The trial of Ivory Coast ex-President Laurent Gbagbo for crimes against humanity is set to begin at the International Criminal Court (ICC). He faces charges relating to the country’s civil conflict that erupted after he lost elections in 2010. Mr Gbagbo becomes the first former head of state to stand trial at the court in The Hague. Both Mr Gbagbo, 70, and his co-accused, former militia leader Charles Ble Goude, 44, say they are innocent.
“The trial is an opportunity for reconciliation,” Mr Gbagbo’s lawyer Emmanuel Altit said. “It is for this reason that he awaits it with confidence.” A lawyer for Mr Ble Goude, who is accused of organising attacks on opposition supporters, described his client as a “man of peace”.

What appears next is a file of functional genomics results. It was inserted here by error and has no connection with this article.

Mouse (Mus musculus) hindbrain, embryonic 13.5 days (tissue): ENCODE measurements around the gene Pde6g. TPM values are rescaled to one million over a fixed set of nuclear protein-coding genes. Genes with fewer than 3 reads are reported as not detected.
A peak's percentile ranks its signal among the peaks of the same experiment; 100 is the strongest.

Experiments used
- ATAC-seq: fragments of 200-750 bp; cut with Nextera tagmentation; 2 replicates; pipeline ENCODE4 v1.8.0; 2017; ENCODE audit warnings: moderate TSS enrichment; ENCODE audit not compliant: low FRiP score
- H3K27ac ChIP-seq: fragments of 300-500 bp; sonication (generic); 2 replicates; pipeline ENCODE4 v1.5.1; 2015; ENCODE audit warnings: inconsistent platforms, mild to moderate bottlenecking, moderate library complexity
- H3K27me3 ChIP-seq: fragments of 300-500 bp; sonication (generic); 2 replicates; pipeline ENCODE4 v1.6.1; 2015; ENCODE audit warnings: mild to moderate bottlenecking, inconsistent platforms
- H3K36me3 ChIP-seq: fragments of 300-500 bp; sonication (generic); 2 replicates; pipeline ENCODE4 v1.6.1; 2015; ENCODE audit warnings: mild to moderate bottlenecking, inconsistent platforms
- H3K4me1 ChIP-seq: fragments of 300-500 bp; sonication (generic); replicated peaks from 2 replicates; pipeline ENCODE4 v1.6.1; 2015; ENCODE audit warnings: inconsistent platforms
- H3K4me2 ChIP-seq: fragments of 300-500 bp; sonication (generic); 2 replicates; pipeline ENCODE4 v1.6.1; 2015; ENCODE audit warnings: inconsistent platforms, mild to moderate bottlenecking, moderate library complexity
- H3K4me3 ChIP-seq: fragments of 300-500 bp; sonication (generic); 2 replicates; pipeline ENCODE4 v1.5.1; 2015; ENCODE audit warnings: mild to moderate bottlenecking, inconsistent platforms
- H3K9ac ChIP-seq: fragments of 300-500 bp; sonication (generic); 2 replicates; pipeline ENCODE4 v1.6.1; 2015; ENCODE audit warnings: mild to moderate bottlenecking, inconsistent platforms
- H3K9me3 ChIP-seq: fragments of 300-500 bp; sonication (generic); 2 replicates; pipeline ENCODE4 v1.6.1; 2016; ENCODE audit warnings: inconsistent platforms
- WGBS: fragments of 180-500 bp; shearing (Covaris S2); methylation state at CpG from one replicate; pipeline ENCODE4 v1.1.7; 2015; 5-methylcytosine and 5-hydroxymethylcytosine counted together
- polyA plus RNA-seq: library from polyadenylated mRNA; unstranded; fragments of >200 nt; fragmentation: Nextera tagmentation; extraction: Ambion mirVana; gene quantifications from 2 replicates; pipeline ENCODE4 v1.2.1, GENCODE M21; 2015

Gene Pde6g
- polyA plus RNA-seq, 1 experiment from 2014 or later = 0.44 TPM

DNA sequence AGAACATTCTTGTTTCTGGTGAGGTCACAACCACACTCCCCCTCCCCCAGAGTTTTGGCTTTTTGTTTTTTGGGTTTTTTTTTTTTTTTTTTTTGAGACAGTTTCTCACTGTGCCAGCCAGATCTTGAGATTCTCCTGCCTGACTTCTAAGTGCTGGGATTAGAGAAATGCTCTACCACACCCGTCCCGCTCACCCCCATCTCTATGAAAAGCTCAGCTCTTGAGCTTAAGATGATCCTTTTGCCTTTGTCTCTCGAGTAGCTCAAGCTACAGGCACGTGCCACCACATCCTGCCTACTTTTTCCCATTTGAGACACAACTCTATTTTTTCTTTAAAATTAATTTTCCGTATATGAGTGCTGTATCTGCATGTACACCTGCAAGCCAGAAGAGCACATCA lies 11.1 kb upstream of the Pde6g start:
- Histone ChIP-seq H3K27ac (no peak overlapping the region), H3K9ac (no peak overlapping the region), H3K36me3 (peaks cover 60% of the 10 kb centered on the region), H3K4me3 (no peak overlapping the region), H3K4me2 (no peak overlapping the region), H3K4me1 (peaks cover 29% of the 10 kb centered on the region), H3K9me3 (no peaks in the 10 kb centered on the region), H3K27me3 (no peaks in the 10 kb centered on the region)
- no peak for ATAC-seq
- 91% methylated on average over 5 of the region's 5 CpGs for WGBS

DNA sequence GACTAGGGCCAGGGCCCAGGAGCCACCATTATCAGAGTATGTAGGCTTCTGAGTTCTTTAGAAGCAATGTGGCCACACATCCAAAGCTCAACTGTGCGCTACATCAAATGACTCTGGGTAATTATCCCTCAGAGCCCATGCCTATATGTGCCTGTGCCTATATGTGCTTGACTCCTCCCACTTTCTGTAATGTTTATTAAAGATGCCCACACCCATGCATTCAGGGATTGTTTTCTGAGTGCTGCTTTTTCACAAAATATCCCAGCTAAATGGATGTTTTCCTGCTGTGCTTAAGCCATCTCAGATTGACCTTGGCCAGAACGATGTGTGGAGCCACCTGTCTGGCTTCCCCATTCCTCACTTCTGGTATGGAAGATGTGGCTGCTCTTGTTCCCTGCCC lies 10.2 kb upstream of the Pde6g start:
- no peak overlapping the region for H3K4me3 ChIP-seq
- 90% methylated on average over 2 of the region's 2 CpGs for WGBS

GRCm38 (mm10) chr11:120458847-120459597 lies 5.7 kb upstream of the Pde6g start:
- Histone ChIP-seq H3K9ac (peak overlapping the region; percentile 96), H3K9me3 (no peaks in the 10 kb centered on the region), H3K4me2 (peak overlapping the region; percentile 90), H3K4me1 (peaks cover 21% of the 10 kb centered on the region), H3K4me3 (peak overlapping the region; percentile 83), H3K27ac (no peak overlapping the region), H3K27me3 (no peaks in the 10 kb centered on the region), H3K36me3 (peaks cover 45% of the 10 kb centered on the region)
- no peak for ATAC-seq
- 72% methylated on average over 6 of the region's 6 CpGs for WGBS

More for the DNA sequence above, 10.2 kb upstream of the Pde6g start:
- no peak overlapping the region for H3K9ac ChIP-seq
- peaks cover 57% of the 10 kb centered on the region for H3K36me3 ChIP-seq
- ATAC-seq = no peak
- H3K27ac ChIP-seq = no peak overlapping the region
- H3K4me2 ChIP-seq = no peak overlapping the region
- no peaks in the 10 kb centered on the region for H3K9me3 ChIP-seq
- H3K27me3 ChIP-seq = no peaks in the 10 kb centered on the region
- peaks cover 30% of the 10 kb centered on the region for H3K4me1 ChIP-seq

This may prove to be the most important trial in the ICC’s history. The international court was established to end impunity and bring the most powerful leaders to justice. The first appearance of a former head of state is testament to the prosecutor’s reach. And yet, despite casualties on both sides, not one of President Alassane Ouattara’s supporters has been charged, leading to accusations of victor’s justice.
During the pre-trial press briefing the victims’ representative was asked how she could represent the victims when only half of those who suffered would have their voices heard. This high-profile trial will test the ability of the ICC to obtain reliable evidence from a country in which the government has a political interest in securing a guilty verdict. Can the suspects expect a fair trial if much of the evidence comes from their enemy?